A sense of deep gratitude is something that I have carried with me since finishing treatment for cervical cancer. Especially during those first phases of recovery when you feel like you’re stepping out of the fog and back into the world. It was overwhelming to go outside and have my lungs fill with fresh air, feel sun on my skin, and to finally have an ounce of energy with which to enjoy it. I would walk my dog every day and take it all in with my (cautious) sense of victory over cancer. No phone to distract me, just the awe of what once felt so mundane.
Like so many of my Cervivor sisters, I had a complete shift in my mindset after going through cancer. There’s a level of gratitude attained after being isolated and having your mortality hanging over you like a dark cloud every single minute.
The sick feeling is so strong that it’s hard to imagine ever being able to feel better. I remember spending those hard days thinking about what I would do once it was all over. I mainly daydreamed about family gatherings with yummy meals, or spending time out in nature. The shift in mindset also pertained to relationships. I was alive, and ready to live my best life. That meant deciding what, and who, was worth my time and effort. It meant ditching behaviors that didn’t serve my purpose, and creating boundaries where needed to stay true to what was important to me.
In this uncertain time of the COVID-19 pandemic, the whole world is getting a taste of what it’s like to be threatened by their environment, stuck with their worries and no sense of control over any of it. I see friends beginning to talk about what they’ll do after this is over, and what I see is so similar to my own experience. People aren’t talking about going on a lavish vacation; they just want to get their nails done. Or hug a neighbor. See a movie in the theater. Catch up with friends in person. Not have to disinfect groceries. Normal, everyday activities that were previously taken for granted are now desperate aspirations. That is what it feels like all the time for those fighting cancer, but at an even more basic level. Personally, I dreamed to be able to walk four feet to the bathroom without breaking a sweat. Not having to be bathed by my partner while holding the wall for support. Feeling fresh air on my face and having real light shine down on me after recovering indoors for so long. Walking up a flight of steps all by myself. Holding down food. I learned that being mad about my situation didn’t make it go away. There was no workaround. The only way out was through.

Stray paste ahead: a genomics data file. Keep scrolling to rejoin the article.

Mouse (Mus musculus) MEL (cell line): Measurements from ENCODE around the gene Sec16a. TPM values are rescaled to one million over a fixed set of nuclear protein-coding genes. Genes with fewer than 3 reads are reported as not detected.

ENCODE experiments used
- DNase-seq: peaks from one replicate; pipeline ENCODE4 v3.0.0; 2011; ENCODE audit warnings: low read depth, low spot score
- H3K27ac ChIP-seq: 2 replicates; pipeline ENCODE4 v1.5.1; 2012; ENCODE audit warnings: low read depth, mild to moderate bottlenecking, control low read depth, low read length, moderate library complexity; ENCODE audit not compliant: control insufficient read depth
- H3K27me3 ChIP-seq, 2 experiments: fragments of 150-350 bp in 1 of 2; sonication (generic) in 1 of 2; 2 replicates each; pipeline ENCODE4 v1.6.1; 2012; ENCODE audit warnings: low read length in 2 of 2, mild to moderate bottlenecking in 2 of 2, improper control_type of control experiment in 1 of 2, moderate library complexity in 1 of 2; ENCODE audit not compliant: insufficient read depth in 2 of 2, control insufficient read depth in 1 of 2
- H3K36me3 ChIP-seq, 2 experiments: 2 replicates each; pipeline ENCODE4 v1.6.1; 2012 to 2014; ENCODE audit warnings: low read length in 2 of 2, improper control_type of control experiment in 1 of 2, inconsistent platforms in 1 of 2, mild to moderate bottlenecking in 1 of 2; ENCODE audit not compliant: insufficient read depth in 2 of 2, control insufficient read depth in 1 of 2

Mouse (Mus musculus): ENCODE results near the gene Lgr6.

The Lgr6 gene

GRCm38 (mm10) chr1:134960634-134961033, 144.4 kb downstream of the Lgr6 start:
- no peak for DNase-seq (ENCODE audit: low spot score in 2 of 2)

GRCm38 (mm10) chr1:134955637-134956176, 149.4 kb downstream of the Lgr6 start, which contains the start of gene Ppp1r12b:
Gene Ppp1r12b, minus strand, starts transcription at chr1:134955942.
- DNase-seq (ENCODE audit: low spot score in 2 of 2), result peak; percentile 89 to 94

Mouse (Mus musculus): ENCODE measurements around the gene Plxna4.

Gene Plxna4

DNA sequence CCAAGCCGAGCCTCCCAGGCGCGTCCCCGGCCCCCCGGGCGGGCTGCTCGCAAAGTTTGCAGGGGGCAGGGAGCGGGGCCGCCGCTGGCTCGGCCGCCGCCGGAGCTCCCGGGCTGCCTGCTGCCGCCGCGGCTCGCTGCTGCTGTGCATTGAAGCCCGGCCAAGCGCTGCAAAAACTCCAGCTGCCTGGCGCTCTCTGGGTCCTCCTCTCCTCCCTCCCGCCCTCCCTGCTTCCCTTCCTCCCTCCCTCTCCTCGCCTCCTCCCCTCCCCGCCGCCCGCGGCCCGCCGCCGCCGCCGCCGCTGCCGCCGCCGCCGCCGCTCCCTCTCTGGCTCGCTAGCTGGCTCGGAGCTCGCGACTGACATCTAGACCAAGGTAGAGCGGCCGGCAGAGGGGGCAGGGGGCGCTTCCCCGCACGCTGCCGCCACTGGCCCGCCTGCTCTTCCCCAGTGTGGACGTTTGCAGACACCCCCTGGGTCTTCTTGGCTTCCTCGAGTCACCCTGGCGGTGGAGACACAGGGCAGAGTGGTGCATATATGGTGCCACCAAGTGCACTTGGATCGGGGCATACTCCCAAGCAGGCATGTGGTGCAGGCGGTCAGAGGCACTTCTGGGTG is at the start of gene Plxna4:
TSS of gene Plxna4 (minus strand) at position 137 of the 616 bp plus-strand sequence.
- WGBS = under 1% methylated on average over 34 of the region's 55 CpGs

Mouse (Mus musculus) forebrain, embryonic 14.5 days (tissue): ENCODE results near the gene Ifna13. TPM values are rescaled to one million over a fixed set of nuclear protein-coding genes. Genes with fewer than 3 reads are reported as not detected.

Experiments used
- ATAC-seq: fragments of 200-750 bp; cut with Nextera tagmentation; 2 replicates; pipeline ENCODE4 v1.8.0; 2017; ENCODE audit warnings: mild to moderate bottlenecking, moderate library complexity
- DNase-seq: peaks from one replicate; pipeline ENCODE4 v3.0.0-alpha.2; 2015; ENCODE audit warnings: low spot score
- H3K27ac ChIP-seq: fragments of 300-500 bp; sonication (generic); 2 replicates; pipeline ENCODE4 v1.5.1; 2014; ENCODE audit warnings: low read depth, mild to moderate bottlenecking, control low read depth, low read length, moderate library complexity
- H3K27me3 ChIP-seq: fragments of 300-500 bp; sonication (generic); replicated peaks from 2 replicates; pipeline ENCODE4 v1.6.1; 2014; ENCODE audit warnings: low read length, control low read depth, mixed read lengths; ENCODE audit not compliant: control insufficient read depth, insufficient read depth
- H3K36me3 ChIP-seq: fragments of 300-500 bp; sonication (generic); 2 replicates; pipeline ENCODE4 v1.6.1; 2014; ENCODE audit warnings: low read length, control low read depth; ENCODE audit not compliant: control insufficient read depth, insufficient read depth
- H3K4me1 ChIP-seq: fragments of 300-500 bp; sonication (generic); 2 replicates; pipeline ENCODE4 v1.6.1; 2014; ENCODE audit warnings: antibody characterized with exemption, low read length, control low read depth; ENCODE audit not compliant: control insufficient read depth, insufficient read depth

Having been faced with all that and making it through to the other side, I was going to start living my life unapologetically and with a renewed sense of appreciation for what matters at the core. When you can no longer do such simple functions, you learn what matters in life, and what really doesn’t— like the ten extra pounds gained from coping with a very scary time.
My hope is that when the pandemic is over and everyone can come out of their homes and go back to work, that a prevailing sense of gratitude will make the world a bit softer of a place to be, for the short time that we’re here to enjoy it. I hope people will see that the time to live your life is now. I hope when regular life resumes, and it will be that ever present “new normal” us cancer survivors so often speak of, that people don’t forget what it was like to have the rug yanked from under them by circumstances beyond their control. Hard times make us strong and perspective, makes us compassionate. I am grateful that we still have the wonder of the outdoors to soothe our souls, Zoom to see our friends, and for the people working so hard to keep us safe and healthy.
Mary Baker is a three year survivor of stage 3B cervical cancer. She is an advocate for women’s health, a mom of two and proud Cervivor Ambassador and Cervivor School graduate.